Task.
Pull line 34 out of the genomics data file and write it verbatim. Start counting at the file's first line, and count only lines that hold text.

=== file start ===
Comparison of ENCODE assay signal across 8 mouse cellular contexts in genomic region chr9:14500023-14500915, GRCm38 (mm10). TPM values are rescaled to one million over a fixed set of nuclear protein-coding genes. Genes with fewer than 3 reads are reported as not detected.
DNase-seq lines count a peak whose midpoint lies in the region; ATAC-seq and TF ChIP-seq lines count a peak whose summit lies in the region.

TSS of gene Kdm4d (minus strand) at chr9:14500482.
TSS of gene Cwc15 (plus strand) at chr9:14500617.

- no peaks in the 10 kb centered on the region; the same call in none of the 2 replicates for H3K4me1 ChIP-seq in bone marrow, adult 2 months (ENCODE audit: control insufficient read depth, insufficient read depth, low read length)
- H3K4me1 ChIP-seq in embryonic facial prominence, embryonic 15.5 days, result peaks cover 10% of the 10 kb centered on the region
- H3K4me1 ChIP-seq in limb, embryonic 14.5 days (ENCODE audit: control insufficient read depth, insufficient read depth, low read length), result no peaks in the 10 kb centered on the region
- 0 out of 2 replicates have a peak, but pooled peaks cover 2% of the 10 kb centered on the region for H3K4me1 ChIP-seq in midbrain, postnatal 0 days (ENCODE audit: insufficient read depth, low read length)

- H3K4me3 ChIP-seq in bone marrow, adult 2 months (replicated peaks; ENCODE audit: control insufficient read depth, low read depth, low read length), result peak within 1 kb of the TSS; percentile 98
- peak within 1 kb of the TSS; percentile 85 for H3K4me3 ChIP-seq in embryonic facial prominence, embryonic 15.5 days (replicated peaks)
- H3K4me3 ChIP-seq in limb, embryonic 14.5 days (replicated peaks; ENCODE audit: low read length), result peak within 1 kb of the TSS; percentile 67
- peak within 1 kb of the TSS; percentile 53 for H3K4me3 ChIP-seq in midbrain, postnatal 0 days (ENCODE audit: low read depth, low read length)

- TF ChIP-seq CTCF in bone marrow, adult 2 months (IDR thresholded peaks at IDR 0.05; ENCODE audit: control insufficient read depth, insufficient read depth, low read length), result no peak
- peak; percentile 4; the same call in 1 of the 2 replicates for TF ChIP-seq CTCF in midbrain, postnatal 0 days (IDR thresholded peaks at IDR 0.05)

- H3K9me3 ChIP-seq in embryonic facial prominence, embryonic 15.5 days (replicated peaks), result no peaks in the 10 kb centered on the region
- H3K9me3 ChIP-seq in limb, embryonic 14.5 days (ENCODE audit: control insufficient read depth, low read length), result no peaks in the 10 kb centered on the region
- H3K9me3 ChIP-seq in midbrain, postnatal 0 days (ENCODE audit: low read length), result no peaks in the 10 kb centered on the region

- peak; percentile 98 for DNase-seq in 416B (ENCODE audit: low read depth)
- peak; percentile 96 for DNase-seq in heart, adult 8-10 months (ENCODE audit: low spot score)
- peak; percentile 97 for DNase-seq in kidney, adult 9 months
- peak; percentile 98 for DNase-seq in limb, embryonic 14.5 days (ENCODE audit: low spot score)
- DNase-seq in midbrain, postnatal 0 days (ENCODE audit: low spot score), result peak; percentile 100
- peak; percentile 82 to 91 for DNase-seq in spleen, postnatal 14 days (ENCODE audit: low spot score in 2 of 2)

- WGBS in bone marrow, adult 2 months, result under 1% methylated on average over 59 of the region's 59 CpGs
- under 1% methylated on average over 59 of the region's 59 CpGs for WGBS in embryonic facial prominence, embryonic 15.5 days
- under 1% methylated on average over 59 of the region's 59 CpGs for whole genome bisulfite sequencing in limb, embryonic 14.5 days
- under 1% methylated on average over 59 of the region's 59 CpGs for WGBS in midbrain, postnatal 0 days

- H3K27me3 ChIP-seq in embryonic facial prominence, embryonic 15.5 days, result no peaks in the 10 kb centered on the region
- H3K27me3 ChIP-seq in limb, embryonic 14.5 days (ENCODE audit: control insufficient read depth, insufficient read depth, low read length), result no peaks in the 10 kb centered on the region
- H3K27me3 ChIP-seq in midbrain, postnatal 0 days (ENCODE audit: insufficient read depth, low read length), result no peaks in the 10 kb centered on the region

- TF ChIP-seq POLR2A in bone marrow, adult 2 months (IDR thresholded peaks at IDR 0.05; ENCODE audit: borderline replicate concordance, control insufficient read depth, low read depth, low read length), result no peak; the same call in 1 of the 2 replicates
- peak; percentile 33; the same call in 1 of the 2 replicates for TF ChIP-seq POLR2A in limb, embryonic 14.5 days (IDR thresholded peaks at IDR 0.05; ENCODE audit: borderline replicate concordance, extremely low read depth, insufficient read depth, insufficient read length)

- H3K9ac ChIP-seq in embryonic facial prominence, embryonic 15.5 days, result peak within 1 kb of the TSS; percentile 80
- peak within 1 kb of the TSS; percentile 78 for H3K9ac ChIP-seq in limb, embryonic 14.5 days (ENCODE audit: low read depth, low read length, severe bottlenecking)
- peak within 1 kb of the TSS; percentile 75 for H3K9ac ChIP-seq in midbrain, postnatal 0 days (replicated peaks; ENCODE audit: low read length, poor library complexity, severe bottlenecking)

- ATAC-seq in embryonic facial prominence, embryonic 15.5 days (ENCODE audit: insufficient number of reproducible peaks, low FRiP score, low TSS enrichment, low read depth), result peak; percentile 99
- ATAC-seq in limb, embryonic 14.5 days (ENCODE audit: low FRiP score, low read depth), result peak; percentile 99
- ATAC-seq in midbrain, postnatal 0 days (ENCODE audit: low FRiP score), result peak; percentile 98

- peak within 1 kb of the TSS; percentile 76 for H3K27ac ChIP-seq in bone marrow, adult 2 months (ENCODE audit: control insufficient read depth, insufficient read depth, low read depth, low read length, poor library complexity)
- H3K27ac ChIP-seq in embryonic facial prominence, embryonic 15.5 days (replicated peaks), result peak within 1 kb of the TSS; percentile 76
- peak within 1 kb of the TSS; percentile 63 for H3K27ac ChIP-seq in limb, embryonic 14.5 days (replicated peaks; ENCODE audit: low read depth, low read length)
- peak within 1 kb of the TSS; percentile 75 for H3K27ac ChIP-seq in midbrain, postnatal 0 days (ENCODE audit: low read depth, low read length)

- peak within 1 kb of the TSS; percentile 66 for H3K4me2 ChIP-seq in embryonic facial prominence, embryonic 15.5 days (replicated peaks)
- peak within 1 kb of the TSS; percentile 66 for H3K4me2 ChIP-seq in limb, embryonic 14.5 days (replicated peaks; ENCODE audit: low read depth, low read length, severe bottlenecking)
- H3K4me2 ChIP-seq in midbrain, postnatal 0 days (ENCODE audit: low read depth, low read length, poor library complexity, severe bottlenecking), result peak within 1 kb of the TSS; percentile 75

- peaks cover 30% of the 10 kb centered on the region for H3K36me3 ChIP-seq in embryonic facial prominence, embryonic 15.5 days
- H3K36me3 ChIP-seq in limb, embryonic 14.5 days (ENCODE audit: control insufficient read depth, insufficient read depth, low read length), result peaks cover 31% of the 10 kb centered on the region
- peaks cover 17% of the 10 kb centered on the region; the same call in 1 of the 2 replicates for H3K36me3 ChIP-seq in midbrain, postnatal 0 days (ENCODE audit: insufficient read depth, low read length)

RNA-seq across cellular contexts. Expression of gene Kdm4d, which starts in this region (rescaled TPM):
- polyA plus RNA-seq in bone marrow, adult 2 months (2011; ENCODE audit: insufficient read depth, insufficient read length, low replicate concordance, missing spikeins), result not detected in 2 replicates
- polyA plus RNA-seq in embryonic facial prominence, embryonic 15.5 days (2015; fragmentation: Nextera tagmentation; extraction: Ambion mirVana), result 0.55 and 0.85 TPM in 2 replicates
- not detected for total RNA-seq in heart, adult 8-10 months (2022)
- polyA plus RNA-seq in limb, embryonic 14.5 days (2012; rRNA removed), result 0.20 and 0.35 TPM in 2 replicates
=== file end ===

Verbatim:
- peak within 1 kb of the TSS; percentile 78 for H3K9ac ChIP-seq in limb, embryonic 14.5 days (ENCODE audit: low read depth, low read length, severe bottlenecking)